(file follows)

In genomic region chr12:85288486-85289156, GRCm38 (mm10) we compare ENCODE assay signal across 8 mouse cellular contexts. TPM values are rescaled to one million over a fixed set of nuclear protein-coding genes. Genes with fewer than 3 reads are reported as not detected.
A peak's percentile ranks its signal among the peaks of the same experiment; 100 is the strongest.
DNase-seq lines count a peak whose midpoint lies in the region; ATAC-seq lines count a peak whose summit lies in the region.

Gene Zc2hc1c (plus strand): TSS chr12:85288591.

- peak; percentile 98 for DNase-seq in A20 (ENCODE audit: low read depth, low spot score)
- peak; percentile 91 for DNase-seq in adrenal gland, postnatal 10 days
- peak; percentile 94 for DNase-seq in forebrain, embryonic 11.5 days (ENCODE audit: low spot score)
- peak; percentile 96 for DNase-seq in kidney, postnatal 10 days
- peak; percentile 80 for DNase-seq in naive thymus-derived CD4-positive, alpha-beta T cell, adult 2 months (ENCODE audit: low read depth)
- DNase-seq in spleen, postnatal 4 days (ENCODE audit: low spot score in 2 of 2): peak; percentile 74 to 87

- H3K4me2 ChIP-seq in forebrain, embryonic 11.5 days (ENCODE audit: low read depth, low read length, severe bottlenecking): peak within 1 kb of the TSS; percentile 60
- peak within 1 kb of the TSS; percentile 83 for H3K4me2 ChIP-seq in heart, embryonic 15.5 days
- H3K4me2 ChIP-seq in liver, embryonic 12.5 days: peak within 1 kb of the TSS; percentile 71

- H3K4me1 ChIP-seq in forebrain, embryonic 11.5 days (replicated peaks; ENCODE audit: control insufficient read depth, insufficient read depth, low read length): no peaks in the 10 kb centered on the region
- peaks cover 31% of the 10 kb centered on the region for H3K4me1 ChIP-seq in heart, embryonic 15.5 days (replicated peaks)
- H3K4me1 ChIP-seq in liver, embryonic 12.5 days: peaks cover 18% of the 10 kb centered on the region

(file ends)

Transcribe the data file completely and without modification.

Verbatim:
In genomic region chr12:85288486-85289156, GRCm38 (mm10) we compare ENCODE assay signal across 8 mouse cellular contexts. TPM values are rescaled to one million over a fixed set of nuclear protein-coding genes. Genes with fewer than 3 reads are reported as not detected.
A peak's percentile ranks its signal among the peaks of the same experiment; 100 is the strongest.
DNase-seq lines count a peak whose midpoint lies in the region; ATAC-seq lines count a peak whose summit lies in the region.

Gene Zc2hc1c (plus strand): TSS chr12:85288591.

- peak; percentile 98 for DNase-seq in A20 (ENCODE audit: low read depth, low spot score)
- peak; percentile 91 for DNase-seq in adrenal gland, postnatal 10 days
- peak; percentile 94 for DNase-seq in forebrain, embryonic 11.5 days (ENCODE audit: low spot score)
- peak; percentile 96 for DNase-seq in kidney, postnatal 10 days
- peak; percentile 80 for DNase-seq in naive thymus-derived CD4-positive, alpha-beta T cell, adult 2 months (ENCODE audit: low read depth)
- DNase-seq in spleen, postnatal 4 days (ENCODE audit: low spot score in 2 of 2): peak; percentile 74 to 87

- H3K4me2 ChIP-seq in forebrain, embryonic 11.5 days (ENCODE audit: low read depth, low read length, severe bottlenecking): peak within 1 kb of the TSS; percentile 60
- peak within 1 kb of the TSS; percentile 83 for H3K4me2 ChIP-seq in heart, embryonic 15.5 days
- H3K4me2 ChIP-seq in liver, embryonic 12.5 days: peak within 1 kb of the TSS; percentile 71

- H3K4me1 ChIP-seq in forebrain, embryonic 11.5 days (replicated peaks; ENCODE audit: control insufficient read depth, insufficient read depth, low read length): no peaks in the 10 kb centered on the region
- peaks cover 31% of the 10 kb centered on the region for H3K4me1 ChIP-seq in heart, embryonic 15.5 days (replicated peaks)
- H3K4me1 ChIP-seq in liver, embryonic 12.5 days: peaks cover 18% of the 10 kb centered on the region